CUOMO: Right. But fundamentally, what it allows, the mechanism is to allow an individual business owner to refuse to do business with somebody on the basis of it offending their religious beliefs if they do conduct that business. So for example, if I come to you and I say you sell flowers. I want you to sell flowers for me for my marriage to another man. You can say no, correct?
FIEDOREK: There's a difference. Again, there's a basic difference between denying someone a cup of coffee or a piece of pizza or selling someone a pencil versus forcing someone to use their creative ability to create a message to support an event, to support an idea that goes against their beliefs.
There's a big distinction in America that government should not force us to ever use our business, use our talents to go against what we fundamentally believe. There's a big difference like I said between selling a pencil and forcing someone to draw a mural that portray this is.
I mean, think about, for example, we would not force a Muslim to participate in a Koran-burning ceremony. We wouldn't ask a black photographer and force them to go take a picture of KKK event. This is America and America we should be able to live freely and not be forced to endorse ideas.
CUOMO: Counselor, tell me that you're not analogizing burning a Koran or the KKK with gay marriage. Do you really see those things as the same thing?
FIEDOREK: What I'm saying is that no one should be forced -- as an example, in this bill. It will not deny anyone any service. No one will be kicked out of a restaurant or denied a cup of coffee or piece of pizza. What this simple ensures is that everyone in the state of Arizona, these are common, fundamental freedoms that inherent in our country's history.
And this bill simply protects those freedoms and allows people to live according to their faith without the government coming in and saying what you can and cannot believe.
CUOMO: It allows people to not do business with gays is what it allows. Your organization has a history of trying to hedge the ability to deal with gay marriage and gay rights in the country. All somebody has to do is Google your organization. So let's just be open and honest about it. Why is dealing with gays or gay marriage out to a substantial burden of someone's religion? Whose religion does that burden?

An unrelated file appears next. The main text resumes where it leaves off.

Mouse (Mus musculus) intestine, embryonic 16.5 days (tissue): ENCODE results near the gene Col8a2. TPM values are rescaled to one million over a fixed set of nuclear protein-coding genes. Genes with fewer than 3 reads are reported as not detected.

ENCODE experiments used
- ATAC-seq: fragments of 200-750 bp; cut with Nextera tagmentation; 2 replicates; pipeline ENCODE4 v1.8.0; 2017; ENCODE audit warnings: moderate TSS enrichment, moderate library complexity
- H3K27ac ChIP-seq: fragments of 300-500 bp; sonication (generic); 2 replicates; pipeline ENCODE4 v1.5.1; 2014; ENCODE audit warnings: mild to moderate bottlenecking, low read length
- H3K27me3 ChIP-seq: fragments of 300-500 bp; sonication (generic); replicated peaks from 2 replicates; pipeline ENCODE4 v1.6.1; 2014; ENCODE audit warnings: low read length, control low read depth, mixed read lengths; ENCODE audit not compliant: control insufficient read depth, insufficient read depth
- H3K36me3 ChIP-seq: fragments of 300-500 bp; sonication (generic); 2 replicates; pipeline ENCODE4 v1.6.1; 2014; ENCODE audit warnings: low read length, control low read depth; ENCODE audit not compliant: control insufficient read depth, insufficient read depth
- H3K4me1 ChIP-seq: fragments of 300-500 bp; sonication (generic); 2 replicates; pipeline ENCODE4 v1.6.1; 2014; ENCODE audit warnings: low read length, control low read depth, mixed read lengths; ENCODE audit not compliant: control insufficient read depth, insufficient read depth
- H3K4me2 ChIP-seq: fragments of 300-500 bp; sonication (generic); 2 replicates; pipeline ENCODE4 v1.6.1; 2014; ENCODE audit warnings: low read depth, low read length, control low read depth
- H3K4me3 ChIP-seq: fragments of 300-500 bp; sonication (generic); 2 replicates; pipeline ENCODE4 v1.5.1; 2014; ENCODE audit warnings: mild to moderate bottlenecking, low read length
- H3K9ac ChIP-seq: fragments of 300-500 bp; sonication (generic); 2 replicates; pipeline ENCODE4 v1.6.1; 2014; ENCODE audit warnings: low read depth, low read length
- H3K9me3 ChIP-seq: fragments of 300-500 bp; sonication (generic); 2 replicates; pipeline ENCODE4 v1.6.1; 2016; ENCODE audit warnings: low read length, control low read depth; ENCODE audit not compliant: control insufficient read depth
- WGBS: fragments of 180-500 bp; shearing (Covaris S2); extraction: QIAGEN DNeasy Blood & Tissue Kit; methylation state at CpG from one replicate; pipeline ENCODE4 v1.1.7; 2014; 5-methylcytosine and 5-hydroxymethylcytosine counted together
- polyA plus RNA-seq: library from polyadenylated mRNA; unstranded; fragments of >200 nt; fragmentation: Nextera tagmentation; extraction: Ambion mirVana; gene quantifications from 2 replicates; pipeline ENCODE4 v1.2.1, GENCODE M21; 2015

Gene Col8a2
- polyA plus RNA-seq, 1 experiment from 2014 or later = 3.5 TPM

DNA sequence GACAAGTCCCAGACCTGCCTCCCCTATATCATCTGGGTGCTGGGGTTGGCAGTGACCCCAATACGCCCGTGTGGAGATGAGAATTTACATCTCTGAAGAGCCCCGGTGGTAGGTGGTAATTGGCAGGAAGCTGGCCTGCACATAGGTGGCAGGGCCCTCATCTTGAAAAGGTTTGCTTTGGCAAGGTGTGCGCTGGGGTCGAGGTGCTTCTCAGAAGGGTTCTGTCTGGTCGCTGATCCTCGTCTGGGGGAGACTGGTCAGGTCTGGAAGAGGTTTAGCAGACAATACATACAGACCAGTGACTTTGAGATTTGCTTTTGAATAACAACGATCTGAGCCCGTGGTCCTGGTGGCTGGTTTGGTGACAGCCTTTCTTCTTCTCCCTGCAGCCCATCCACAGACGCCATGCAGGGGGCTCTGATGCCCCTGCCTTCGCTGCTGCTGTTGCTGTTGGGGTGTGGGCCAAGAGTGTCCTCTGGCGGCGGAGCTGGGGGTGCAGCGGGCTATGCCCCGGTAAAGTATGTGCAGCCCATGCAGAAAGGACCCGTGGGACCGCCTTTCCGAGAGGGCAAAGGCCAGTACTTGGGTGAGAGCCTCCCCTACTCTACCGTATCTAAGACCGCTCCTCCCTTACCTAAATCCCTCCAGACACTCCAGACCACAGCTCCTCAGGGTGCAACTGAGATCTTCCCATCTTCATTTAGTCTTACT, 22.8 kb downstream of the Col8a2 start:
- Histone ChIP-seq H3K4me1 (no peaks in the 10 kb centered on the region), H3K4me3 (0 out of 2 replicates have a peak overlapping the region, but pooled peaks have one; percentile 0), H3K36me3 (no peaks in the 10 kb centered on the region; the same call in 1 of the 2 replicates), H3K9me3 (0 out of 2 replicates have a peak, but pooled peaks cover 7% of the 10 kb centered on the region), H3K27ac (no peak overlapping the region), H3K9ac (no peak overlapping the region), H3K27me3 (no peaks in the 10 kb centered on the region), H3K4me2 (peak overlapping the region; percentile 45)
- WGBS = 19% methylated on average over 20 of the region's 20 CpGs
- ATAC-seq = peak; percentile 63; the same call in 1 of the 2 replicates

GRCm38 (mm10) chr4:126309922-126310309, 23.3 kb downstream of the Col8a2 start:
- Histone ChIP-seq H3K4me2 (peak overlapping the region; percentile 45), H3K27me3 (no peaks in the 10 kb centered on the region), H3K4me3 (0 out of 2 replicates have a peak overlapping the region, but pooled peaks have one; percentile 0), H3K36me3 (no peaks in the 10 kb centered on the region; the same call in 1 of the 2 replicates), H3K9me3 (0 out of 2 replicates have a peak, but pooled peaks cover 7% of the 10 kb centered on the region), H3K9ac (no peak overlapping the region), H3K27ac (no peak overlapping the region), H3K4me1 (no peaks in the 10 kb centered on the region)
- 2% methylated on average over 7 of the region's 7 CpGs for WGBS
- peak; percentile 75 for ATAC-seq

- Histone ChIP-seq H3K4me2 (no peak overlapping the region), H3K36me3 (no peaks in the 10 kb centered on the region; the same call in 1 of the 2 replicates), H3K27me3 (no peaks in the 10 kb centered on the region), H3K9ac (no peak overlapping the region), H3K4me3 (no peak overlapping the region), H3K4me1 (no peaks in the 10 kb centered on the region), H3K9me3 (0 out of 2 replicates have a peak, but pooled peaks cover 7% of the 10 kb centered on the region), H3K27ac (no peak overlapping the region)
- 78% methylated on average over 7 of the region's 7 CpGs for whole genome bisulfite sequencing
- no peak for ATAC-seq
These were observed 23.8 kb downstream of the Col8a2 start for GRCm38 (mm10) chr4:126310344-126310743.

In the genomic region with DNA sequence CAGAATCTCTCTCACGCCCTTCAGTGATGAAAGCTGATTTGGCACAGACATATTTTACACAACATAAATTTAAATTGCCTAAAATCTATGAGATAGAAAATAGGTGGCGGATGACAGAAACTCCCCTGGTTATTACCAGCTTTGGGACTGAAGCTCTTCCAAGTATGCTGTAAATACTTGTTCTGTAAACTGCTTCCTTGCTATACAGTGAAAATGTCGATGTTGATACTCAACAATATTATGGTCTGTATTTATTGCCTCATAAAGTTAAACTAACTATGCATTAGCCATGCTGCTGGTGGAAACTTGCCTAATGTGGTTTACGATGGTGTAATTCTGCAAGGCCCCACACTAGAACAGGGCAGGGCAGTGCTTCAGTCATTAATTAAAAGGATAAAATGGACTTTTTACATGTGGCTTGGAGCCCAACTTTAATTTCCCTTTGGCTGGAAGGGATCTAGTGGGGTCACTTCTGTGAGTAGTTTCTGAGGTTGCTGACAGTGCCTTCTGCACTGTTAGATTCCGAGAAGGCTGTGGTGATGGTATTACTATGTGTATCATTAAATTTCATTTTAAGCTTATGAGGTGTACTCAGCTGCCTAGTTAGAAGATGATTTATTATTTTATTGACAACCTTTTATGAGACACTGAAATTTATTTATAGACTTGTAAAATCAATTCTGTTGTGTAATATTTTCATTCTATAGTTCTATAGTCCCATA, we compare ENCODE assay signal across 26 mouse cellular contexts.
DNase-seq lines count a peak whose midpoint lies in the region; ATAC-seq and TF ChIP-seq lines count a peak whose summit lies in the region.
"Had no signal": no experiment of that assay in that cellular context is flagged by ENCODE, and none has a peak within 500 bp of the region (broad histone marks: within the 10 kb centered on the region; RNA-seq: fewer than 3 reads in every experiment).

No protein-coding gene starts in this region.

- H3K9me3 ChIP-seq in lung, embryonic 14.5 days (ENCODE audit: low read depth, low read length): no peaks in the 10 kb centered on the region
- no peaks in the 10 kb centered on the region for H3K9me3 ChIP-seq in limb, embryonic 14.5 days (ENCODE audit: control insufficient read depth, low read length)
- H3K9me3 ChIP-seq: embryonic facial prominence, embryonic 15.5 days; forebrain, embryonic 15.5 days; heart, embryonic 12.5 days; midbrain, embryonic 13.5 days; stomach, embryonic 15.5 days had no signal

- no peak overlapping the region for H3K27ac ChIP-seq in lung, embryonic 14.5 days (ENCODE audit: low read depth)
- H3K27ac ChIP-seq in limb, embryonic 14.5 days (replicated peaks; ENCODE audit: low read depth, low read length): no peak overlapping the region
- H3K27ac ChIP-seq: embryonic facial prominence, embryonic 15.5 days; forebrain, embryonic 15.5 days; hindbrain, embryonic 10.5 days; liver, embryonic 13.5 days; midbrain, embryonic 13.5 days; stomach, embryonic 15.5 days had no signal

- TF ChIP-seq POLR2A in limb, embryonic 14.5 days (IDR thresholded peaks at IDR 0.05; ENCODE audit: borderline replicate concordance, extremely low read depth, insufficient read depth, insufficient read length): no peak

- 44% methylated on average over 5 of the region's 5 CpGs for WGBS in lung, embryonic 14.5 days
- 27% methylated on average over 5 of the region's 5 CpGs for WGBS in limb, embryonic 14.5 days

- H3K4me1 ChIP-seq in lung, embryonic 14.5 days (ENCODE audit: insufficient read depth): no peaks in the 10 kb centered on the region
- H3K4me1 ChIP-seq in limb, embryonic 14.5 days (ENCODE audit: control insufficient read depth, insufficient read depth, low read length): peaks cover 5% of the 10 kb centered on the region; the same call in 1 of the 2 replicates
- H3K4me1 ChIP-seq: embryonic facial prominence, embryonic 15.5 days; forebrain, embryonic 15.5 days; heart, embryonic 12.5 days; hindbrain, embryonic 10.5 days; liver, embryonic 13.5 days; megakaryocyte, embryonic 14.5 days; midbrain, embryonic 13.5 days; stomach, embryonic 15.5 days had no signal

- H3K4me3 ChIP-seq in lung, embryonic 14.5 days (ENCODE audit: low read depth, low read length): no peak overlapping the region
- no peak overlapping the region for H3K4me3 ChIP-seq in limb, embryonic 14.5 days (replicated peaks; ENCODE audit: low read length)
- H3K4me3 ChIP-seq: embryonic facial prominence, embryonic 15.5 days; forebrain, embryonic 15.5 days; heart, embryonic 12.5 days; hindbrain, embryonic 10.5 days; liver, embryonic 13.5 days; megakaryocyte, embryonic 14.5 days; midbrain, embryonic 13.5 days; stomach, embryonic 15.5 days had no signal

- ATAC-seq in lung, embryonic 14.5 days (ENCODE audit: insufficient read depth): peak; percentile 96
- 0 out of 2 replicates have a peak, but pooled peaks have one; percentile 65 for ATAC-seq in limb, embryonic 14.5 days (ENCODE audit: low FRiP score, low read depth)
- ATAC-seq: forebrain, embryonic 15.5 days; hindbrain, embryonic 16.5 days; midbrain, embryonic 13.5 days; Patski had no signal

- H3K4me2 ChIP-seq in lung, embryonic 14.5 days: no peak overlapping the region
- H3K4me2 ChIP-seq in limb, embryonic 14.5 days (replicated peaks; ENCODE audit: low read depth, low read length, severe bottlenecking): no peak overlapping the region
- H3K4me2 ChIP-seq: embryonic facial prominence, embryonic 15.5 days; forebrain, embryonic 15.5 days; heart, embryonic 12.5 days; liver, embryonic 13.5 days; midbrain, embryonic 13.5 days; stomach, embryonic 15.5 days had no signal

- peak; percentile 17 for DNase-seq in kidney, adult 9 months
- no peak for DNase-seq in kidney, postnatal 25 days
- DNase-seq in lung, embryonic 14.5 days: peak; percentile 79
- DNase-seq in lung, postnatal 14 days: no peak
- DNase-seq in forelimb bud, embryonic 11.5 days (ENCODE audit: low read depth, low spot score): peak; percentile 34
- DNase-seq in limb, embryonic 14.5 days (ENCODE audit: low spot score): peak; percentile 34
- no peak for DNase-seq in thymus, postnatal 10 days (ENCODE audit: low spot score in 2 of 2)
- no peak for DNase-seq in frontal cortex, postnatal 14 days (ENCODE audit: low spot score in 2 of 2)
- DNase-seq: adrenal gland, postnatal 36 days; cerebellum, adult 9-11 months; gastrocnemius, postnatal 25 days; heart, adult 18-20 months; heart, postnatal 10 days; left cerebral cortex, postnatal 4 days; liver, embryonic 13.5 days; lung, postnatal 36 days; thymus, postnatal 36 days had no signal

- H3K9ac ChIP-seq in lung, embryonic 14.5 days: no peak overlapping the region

FIEDOREK: Chris, you're misunderstanding the point entirely. For example, in our photography case, Elaine is a wonderful, young Christian photographer and she started her photography company. She is more than willing to take pictures of homosexuals. She will take passport pictures, portrait pictures anything.
What she will not do is use her creative art, her ability as a photographer to go in and promote and endorse a wedding, an event that she doesn't agree with. There is a big difference between --
CUOMO: But how is that a substantial burden? Let's say you're a Christian, which I'm sure most of people you're designing this law would be. How is it a substantial burden to my Christianity to take photos of a gay marriage? If I'm against it, I don't marry another man, right?
FIEDOREK: It violates your religious freedom if the government comes in and forces you to go against, to act in contradiction to what you believe. It doesn't just apply to Christians. A Jewish baker, you can't make them provide pork sandwiches for a wedding reception. That would go against his religious beliefs.
In America the couple in New Mexico, there are so many people willing to provide photography to use their creative expression for that event. So why can't we just let everyone live and be free and respect and advocate for tolerance of all viewpoints regardless of whether or not the government agrees with that viewpoint.